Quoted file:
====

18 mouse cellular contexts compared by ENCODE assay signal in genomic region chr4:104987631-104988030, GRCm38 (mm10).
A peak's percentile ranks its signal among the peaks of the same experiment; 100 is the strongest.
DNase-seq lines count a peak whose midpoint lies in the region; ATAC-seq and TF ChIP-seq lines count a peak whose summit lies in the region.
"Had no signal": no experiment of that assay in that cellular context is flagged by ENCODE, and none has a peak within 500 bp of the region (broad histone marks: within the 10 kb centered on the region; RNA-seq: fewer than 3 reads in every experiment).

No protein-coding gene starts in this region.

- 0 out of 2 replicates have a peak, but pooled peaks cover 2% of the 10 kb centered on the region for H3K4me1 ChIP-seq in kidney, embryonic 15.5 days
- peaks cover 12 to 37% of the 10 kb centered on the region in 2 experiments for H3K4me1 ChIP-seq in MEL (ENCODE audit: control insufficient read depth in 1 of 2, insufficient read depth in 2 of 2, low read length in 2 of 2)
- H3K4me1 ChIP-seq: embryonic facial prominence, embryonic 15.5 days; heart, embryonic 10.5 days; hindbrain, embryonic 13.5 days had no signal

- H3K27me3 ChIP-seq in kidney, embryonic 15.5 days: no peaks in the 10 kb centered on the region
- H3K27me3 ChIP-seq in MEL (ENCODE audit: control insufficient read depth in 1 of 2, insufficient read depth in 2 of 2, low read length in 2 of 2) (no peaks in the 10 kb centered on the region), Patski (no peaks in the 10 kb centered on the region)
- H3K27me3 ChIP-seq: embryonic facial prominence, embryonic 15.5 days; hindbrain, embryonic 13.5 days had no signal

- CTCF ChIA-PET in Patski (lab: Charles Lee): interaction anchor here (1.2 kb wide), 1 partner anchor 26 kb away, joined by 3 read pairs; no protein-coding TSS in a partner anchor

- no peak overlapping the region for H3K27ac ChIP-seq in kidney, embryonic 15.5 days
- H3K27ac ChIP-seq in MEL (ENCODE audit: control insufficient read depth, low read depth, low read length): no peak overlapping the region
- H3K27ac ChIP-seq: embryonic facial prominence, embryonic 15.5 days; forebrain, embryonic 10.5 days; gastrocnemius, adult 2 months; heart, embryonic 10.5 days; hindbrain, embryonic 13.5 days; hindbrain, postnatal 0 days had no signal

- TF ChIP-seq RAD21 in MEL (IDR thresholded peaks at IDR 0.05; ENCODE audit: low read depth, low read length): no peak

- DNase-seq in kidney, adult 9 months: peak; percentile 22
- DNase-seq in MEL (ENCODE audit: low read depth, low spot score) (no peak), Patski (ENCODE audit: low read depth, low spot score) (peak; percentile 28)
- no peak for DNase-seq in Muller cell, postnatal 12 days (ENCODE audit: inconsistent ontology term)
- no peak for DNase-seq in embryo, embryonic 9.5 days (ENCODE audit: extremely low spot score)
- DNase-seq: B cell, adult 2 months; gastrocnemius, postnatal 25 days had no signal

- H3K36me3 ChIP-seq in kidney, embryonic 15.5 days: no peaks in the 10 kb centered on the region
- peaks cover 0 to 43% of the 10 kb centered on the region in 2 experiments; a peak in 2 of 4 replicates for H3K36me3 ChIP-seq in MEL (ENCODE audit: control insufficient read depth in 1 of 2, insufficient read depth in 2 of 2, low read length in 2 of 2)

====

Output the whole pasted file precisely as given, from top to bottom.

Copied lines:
18 mouse cellular contexts compared by ENCODE assay signal in genomic region chr4:104987631-104988030, GRCm38 (mm10).
A peak's percentile ranks its signal among the peaks of the same experiment; 100 is the strongest.
DNase-seq lines count a peak whose midpoint lies in the region; ATAC-seq and TF ChIP-seq lines count a peak whose summit lies in the region.
"Had no signal": no experiment of that assay in that cellular context is flagged by ENCODE, and none has a peak within 500 bp of the region (broad histone marks: within the 10 kb centered on the region; RNA-seq: fewer than 3 reads in every experiment).

No protein-coding gene starts in this region.

- 0 out of 2 replicates have a peak, but pooled peaks cover 2% of the 10 kb centered on the region for H3K4me1 ChIP-seq in kidney, embryonic 15.5 days
- peaks cover 12 to 37% of the 10 kb centered on the region in 2 experiments for H3K4me1 ChIP-seq in MEL (ENCODE audit: control insufficient read depth in 1 of 2, insufficient read depth in 2 of 2, low read length in 2 of 2)
- H3K4me1 ChIP-seq: embryonic facial prominence, embryonic 15.5 days; heart, embryonic 10.5 days; hindbrain, embryonic 13.5 days had no signal

- H3K27me3 ChIP-seq in kidney, embryonic 15.5 days: no peaks in the 10 kb centered on the region
- H3K27me3 ChIP-seq in MEL (ENCODE audit: control insufficient read depth in 1 of 2, insufficient read depth in 2 of 2, low read length in 2 of 2) (no peaks in the 10 kb centered on the region), Patski (no peaks in the 10 kb centered on the region)
- H3K27me3 ChIP-seq: embryonic facial prominence, embryonic 15.5 days; hindbrain, embryonic 13.5 days had no signal

- CTCF ChIA-PET in Patski (lab: Charles Lee): interaction anchor here (1.2 kb wide), 1 partner anchor 26 kb away, joined by 3 read pairs; no protein-coding TSS in a partner anchor

- no peak overlapping the region for H3K27ac ChIP-seq in kidney, embryonic 15.5 days
- H3K27ac ChIP-seq in MEL (ENCODE audit: control insufficient read depth, low read depth, low read length): no peak overlapping the region
- H3K27ac ChIP-seq: embryonic facial prominence, embryonic 15.5 days; forebrain, embryonic 10.5 days; gastrocnemius, adult 2 months; heart, embryonic 10.5 days; hindbrain, embryonic 13.5 days; hindbrain, postnatal 0 days had no signal

- TF ChIP-seq RAD21 in MEL (IDR thresholded peaks at IDR 0.05; ENCODE audit: low read depth, low read length): no peak

- DNase-seq in kidney, adult 9 months: peak; percentile 22
- DNase-seq in MEL (ENCODE audit: low read depth, low spot score) (no peak), Patski (ENCODE audit: low read depth, low spot score) (peak; percentile 28)
- no peak for DNase-seq in Muller cell, postnatal 12 days (ENCODE audit: inconsistent ontology term)
- no peak for DNase-seq in embryo, embryonic 9.5 days (ENCODE audit: extremely low spot score)
- DNase-seq: B cell, adult 2 months; gastrocnemius, postnatal 25 days had no signal

- H3K36me3 ChIP-seq in kidney, embryonic 15.5 days: no peaks in the 10 kb centered on the region
- peaks cover 0 to 43% of the 10 kb centered on the region in 2 experiments; a peak in 2 of 4 replicates for H3K36me3 ChIP-seq in MEL (ENCODE audit: control insufficient read depth in 1 of 2, insufficient read depth in 2 of 2, low read length in 2 of 2)